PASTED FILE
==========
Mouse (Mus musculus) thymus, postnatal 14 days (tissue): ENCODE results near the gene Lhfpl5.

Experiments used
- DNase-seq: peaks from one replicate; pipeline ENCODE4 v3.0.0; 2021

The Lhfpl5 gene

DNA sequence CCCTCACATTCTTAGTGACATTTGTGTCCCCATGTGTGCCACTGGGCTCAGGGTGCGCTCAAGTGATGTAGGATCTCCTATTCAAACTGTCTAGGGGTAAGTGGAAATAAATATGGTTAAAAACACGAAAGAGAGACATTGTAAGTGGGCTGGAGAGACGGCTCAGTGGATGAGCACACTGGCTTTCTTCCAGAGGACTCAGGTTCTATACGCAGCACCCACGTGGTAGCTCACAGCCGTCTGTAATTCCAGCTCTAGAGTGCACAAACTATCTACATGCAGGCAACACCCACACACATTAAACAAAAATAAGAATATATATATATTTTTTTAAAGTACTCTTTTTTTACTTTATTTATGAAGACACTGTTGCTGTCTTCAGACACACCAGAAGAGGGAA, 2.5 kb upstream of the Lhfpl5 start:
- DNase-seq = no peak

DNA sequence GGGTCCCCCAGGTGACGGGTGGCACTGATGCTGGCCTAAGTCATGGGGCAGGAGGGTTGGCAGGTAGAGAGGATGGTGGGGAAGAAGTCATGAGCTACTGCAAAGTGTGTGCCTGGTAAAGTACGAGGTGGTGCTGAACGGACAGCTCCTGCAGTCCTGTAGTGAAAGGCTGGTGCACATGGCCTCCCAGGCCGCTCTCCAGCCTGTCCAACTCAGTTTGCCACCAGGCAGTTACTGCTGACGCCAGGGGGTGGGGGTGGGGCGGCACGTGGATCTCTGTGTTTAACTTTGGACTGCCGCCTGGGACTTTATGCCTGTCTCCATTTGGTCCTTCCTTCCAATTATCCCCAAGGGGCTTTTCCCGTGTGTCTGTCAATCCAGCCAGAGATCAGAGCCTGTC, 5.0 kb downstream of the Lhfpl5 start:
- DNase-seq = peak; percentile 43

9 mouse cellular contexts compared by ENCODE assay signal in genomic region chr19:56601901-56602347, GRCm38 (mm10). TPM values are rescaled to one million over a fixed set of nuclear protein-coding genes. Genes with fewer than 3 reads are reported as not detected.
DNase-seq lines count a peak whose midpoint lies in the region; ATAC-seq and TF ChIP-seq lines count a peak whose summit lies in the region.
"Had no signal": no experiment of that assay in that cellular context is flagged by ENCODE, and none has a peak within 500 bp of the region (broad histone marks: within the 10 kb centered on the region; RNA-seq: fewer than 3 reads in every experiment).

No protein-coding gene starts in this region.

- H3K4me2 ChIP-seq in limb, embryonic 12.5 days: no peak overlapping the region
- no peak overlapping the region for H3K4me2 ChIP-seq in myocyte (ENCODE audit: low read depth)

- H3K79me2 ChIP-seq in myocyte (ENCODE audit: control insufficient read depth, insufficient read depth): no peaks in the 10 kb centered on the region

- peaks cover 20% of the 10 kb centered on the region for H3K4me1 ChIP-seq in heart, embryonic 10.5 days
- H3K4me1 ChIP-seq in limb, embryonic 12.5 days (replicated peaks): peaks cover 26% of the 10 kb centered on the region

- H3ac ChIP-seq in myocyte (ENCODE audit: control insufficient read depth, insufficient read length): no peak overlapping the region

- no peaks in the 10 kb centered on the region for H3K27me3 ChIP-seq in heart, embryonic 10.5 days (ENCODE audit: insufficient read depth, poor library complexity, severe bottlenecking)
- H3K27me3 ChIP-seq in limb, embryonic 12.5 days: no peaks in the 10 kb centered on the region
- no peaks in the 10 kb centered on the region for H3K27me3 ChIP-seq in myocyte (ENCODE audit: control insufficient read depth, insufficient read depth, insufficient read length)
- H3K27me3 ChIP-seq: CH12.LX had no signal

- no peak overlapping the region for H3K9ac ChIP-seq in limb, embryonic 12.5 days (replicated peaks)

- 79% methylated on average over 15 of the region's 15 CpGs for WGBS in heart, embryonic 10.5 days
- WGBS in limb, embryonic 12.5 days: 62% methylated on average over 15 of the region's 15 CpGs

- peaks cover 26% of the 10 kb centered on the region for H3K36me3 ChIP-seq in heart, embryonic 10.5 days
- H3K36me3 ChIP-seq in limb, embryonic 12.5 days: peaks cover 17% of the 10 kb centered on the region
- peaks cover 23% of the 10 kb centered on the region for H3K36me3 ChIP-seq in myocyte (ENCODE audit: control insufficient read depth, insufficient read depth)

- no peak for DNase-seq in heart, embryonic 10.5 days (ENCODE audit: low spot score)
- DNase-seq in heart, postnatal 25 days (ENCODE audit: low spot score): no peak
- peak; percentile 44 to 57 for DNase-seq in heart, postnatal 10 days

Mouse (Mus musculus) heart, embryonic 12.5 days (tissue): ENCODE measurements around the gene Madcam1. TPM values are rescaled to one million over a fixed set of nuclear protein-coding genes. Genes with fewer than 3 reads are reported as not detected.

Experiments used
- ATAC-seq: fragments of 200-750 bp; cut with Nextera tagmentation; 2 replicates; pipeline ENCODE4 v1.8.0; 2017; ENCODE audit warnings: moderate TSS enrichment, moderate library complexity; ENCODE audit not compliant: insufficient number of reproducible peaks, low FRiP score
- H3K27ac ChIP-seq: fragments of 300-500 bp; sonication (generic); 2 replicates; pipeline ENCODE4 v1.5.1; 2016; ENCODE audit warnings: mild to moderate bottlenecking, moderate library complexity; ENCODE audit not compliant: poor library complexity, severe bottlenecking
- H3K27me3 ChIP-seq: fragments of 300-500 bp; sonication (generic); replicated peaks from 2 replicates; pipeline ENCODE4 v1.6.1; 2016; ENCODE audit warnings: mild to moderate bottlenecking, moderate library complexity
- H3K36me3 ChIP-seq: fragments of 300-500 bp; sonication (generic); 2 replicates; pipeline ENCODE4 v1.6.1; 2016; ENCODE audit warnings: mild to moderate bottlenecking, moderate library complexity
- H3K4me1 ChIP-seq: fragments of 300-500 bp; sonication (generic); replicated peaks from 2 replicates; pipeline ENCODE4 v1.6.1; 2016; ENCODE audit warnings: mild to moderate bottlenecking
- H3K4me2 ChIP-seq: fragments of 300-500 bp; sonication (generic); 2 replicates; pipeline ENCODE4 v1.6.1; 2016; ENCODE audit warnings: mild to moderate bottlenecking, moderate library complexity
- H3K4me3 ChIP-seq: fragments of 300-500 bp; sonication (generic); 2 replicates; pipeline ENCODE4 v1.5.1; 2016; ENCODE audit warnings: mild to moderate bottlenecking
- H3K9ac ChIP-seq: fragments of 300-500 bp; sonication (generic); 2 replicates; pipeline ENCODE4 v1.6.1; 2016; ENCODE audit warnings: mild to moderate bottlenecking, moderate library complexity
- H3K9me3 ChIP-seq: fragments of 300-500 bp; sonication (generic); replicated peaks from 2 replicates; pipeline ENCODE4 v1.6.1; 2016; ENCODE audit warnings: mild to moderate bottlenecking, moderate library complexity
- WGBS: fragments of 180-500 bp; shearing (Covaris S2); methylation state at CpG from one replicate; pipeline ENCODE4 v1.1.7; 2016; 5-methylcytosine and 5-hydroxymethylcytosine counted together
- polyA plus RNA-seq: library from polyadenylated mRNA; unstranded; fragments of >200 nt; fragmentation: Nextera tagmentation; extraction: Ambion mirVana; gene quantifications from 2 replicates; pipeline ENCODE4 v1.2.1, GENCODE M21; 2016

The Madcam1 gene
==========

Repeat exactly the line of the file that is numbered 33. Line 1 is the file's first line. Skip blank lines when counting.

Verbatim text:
Experiments used